A new project has launched that aims to solve the problem of microplastic pollution on beaches.
Dr Richard Coulton, the inventor behind Siltbuster which tackles polluted water on construction, mine and industrial sites, is now turning his attention to solving the problem of plastic on beaches with the launch Sand Separation Systems, which is currently testing a method for separating microplastic particles from beach sand.
Dr Coulton says current beach cleaning technology is based on screening, which only removes beach debris such as seaweed and trash.
The screens are not capable of removing plastic particles that are smaller than 10mm in size which means they remain on the beach and eventually break down into the microplastic particles, eventually washing out to sea.
However, his technique is based on density rather than particle size.
The density of an individual plastic particle varies between 1 to 1.6 tonnes per cubic metre whereas sand is around 2.7, roughly two to three times heavier. His technology exploits this difference by using a combination of seawater and the sand to create a dense media upon which the plastic particles float.
The particles are floated off the top of the machine, along with the majority of the seawater, and are separated via an ultra-fine screen. Cleaned sand is discharged from the bottom of the machine and returned to the beach.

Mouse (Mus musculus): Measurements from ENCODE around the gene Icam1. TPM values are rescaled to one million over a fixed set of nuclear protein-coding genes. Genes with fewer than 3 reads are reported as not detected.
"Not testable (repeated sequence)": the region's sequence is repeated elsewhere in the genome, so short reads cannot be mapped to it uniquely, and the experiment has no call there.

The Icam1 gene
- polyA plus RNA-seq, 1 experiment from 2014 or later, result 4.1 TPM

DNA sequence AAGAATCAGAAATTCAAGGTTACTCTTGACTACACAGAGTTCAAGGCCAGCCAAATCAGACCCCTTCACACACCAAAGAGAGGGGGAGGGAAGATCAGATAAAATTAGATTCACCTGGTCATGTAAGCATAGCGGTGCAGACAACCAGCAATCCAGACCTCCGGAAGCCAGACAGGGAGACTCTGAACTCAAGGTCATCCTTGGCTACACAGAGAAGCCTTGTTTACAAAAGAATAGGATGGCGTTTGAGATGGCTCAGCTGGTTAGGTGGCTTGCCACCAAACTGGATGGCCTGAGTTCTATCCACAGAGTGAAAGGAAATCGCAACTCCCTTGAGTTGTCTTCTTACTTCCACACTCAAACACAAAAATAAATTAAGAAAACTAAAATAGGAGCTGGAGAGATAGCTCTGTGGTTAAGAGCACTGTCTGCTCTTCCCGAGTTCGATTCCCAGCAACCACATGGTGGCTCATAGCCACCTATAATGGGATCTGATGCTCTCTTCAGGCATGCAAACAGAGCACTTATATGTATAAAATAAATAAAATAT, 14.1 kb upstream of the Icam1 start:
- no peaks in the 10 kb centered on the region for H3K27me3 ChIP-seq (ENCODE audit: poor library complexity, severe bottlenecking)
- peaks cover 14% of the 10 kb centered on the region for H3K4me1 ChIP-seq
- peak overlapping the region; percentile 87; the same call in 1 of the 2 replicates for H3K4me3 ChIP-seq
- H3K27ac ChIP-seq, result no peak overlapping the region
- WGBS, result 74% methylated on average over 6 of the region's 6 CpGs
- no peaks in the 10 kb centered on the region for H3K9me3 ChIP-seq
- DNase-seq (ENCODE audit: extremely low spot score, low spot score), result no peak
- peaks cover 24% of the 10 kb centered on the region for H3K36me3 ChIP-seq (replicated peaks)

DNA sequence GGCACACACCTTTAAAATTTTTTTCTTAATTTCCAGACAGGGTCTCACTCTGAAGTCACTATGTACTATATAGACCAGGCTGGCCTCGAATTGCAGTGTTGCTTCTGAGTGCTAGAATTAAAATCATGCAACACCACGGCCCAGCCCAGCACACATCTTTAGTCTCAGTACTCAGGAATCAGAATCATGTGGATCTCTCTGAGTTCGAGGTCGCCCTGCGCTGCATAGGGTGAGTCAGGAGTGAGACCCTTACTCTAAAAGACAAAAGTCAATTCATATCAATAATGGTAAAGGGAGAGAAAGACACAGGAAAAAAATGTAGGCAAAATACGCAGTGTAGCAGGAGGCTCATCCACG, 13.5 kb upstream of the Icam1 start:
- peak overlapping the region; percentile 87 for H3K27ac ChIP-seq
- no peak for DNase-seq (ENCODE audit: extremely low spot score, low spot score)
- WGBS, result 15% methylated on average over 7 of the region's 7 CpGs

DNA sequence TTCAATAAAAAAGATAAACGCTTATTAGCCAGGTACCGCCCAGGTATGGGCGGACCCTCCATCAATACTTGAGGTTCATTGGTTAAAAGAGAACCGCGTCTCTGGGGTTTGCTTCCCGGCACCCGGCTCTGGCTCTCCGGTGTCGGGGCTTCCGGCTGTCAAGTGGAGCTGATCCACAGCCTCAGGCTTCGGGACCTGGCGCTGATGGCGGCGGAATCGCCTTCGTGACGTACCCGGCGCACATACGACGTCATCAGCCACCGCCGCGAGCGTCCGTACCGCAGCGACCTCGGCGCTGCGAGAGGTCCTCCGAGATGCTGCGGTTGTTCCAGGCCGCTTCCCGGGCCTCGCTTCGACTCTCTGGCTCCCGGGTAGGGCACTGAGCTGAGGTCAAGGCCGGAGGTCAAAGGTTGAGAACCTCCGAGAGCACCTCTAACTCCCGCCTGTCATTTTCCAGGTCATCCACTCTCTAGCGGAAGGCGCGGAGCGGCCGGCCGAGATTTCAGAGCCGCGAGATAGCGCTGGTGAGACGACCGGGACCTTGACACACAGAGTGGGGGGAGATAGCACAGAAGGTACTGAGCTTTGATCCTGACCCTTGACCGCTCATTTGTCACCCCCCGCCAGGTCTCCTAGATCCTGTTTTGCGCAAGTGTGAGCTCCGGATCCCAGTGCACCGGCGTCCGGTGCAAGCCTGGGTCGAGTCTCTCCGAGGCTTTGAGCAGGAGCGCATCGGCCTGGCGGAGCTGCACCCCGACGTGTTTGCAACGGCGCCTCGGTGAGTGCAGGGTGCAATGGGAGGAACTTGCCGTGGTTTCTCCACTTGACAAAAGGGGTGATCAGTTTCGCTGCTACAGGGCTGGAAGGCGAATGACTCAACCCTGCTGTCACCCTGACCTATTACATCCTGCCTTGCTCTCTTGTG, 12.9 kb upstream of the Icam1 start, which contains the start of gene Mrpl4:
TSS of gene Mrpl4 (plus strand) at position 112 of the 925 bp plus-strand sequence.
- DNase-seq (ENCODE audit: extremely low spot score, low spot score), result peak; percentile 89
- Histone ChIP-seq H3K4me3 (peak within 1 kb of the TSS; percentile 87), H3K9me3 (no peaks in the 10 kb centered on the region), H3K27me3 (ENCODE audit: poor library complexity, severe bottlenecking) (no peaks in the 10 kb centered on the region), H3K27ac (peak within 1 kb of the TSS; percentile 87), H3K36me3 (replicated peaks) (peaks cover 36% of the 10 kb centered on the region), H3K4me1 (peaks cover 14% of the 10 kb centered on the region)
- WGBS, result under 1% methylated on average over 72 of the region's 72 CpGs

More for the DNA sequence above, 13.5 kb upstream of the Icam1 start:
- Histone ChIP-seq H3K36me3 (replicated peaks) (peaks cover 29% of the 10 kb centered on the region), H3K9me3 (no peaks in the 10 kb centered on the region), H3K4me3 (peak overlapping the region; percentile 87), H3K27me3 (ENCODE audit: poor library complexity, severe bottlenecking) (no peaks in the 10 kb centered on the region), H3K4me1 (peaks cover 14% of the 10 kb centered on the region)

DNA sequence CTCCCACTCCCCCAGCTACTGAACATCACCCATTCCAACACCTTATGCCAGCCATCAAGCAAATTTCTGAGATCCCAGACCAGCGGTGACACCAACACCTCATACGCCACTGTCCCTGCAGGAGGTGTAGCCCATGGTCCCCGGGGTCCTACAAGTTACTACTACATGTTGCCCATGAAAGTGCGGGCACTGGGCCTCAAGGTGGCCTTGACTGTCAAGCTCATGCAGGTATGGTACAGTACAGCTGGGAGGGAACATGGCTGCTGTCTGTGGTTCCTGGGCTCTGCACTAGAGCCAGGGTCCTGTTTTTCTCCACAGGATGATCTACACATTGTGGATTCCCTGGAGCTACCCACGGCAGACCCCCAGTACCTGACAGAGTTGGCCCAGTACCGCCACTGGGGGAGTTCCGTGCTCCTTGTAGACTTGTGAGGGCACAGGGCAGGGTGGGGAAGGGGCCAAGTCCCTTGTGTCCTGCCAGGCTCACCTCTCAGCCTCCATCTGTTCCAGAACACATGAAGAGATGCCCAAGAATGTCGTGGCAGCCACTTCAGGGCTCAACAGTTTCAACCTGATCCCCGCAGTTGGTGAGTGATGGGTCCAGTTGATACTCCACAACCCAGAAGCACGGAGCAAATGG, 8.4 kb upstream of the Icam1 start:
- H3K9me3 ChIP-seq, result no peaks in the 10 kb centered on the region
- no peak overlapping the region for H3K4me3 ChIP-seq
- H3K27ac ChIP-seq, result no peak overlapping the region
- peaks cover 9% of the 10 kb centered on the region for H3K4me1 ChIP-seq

Early testing has recovered microplastics as small as 0.06mm, compared to the 10mm limit which current beach cleaning technology is capable of.
If further trials prove successful, he will look to develop a full working unit, with a view to going into commercial production within the next year to 18 months.
Dr Coulton said: ‘Separation of these finer plastic particles requires a different approach.
‘It demands a technology that’s capable of identifying the physical difference between tiny plastic and sand particles. The solution I’m working on not only does this but then exploits that difference – actually using it to separate the plastic from the sand.’
‘All the signs suggest we’re onto something. We will certainly need some funding to take this to the next stage, but if it works then the pay-off for the planet – and the area in terms of engineering jobs and exports – will be huge.
‘It will be yet another example of a pioneering UK manufacturing business tackling a major global environmental problem.’
On Thursday (August 15), Dr Coulton will be live testing his prototype in Monmouth, Wales.
Photo Credit – Pixabay